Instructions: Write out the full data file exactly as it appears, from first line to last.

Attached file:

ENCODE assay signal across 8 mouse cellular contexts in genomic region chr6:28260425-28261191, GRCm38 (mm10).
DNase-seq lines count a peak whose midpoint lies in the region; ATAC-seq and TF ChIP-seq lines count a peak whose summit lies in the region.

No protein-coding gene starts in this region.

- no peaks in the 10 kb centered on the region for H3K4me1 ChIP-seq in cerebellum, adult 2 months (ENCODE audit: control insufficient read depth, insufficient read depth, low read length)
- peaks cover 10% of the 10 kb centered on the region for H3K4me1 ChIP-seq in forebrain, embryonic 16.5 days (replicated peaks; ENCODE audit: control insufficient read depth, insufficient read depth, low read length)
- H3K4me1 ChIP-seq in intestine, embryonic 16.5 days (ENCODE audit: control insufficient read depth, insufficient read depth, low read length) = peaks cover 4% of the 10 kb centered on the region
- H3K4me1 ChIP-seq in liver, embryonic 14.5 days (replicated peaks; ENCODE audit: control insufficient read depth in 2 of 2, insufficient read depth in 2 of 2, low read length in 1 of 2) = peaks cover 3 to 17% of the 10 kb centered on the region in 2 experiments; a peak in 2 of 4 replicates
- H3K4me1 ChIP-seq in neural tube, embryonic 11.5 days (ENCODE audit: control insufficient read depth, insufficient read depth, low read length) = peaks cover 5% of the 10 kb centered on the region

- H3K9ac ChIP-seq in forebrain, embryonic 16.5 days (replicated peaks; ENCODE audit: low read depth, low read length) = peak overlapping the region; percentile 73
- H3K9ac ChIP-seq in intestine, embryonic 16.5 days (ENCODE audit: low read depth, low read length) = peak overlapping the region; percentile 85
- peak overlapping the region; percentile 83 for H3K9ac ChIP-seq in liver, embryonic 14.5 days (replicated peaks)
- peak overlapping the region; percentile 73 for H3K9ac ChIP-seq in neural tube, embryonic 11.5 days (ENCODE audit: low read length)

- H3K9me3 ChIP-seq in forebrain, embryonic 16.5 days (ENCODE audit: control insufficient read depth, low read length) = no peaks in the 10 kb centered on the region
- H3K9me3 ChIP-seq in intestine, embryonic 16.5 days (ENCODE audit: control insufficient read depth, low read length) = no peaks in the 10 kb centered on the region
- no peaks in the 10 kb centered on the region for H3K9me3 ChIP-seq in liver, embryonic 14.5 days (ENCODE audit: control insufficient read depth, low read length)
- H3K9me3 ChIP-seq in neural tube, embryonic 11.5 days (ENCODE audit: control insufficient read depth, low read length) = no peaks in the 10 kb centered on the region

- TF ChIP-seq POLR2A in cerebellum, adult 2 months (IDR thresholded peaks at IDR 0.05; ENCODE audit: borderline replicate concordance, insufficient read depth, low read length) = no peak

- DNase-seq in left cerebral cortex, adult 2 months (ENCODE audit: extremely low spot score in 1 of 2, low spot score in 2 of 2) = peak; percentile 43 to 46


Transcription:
ENCODE assay signal across 8 mouse cellular contexts in genomic region chr6:28260425-28261191, GRCm38 (mm10).
DNase-seq lines count a peak whose midpoint lies in the region; ATAC-seq and TF ChIP-seq lines count a peak whose summit lies in the region.

No protein-coding gene starts in this region.

- no peaks in the 10 kb centered on the region for H3K4me1 ChIP-seq in cerebellum, adult 2 months (ENCODE audit: control insufficient read depth, insufficient read depth, low read length)
- peaks cover 10% of the 10 kb centered on the region for H3K4me1 ChIP-seq in forebrain, embryonic 16.5 days (replicated peaks; ENCODE audit: control insufficient read depth, insufficient read depth, low read length)
- H3K4me1 ChIP-seq in intestine, embryonic 16.5 days (ENCODE audit: control insufficient read depth, insufficient read depth, low read length) = peaks cover 4% of the 10 kb centered on the region
- H3K4me1 ChIP-seq in liver, embryonic 14.5 days (replicated peaks; ENCODE audit: control insufficient read depth in 2 of 2, insufficient read depth in 2 of 2, low read length in 1 of 2) = peaks cover 3 to 17% of the 10 kb centered on the region in 2 experiments; a peak in 2 of 4 replicates
- H3K4me1 ChIP-seq in neural tube, embryonic 11.5 days (ENCODE audit: control insufficient read depth, insufficient read depth, low read length) = peaks cover 5% of the 10 kb centered on the region

- H3K9ac ChIP-seq in forebrain, embryonic 16.5 days (replicated peaks; ENCODE audit: low read depth, low read length) = peak overlapping the region; percentile 73
- H3K9ac ChIP-seq in intestine, embryonic 16.5 days (ENCODE audit: low read depth, low read length) = peak overlapping the region; percentile 85
- peak overlapping the region; percentile 83 for H3K9ac ChIP-seq in liver, embryonic 14.5 days (replicated peaks)
- peak overlapping the region; percentile 73 for H3K9ac ChIP-seq in neural tube, embryonic 11.5 days (ENCODE audit: low read length)

- H3K9me3 ChIP-seq in forebrain, embryonic 16.5 days (ENCODE audit: control insufficient read depth, low read length) = no peaks in the 10 kb centered on the region
- H3K9me3 ChIP-seq in intestine, embryonic 16.5 days (ENCODE audit: control insufficient read depth, low read length) = no peaks in the 10 kb centered on the region
- no peaks in the 10 kb centered on the region for H3K9me3 ChIP-seq in liver, embryonic 14.5 days (ENCODE audit: control insufficient read depth, low read length)
- H3K9me3 ChIP-seq in neural tube, embryonic 11.5 days (ENCODE audit: control insufficient read depth, low read length) = no peaks in the 10 kb centered on the region

- TF ChIP-seq POLR2A in cerebellum, adult 2 months (IDR thresholded peaks at IDR 0.05; ENCODE audit: borderline replicate concordance, insufficient read depth, low read length) = no peak

- DNase-seq in left cerebral cortex, adult 2 months (ENCODE audit: extremely low spot score in 1 of 2, low spot score in 2 of 2) = peak; percentile 43 to 46